I’ve been seeing conflicting reports on the safety of bottled water vs tap water. I’m now quite confused!
Which should I drink?
The short answer: It’s really a matter of preference, not safety.
The explanation: In the U.S., whether you prefer to drink bottled water from the store or a glass of water from your tap, you can rest assured federal safety regulations are enforced for both.
- Tap water is regulated by the Safe Drinking Water Act which is overseen by the U.S. Environmental Protection Agency (EPA).
- Bottled water is subject to the FD&C Act, with oversight by the FDA to ensure that the quality standards for bottled water are compatible with EPA standards for public drinking water.
- EPA establishes the standards for contaminants in water, with the FDA adopting the standard when it is applicable to bottled water.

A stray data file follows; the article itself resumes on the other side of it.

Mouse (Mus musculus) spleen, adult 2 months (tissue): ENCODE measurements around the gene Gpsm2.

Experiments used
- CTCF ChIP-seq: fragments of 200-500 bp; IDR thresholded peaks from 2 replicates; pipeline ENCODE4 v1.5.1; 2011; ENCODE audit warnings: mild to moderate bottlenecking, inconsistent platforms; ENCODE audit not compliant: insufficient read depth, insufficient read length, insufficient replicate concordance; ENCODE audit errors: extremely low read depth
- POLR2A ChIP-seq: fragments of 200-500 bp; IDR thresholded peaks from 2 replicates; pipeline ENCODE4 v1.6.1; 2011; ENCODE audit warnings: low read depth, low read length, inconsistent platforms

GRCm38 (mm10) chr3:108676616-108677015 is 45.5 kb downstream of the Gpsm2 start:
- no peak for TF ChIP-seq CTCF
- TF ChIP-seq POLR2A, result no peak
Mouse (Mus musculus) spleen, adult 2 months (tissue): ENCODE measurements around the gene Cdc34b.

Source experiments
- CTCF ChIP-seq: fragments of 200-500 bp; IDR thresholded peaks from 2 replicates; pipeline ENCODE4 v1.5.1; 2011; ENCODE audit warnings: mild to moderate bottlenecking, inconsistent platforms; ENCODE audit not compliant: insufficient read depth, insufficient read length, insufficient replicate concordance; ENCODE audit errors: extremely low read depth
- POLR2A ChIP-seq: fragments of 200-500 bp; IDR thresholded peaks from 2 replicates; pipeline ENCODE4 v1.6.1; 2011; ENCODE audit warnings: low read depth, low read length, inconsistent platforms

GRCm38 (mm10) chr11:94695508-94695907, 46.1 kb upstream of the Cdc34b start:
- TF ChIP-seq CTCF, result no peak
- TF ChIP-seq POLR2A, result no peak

Bottled Water is safer than tap water: False.
- The regulations for tap water can actually be more stringent, as tap water is generally required to be tested for coliform bacteria at least 100 times a month, while bottlers need only test for it once a week. Additionally, the NRDC estimates that at least 25% of bottled water came out of a tap.
Tap water is safer: False.
- Plastic water bottles do not contain BPA; rather, they are made from PET (polyethylene terephthalate), so bottled water is also safe. Additionally, according to a Cancer Council, there is no cancer risk of drinking from a bottle that has been left in a hot car, frozen, or reused, as there is no scientific evidence to dispute this. However …
Bottled and tap water can get contaminated: True.
- Bacteria and fungi can grow in water that sits for a long time in a bottle, glass or other container (e.g., in that hot car!). So, the container should be cleaned with hot, soapy water before being reused.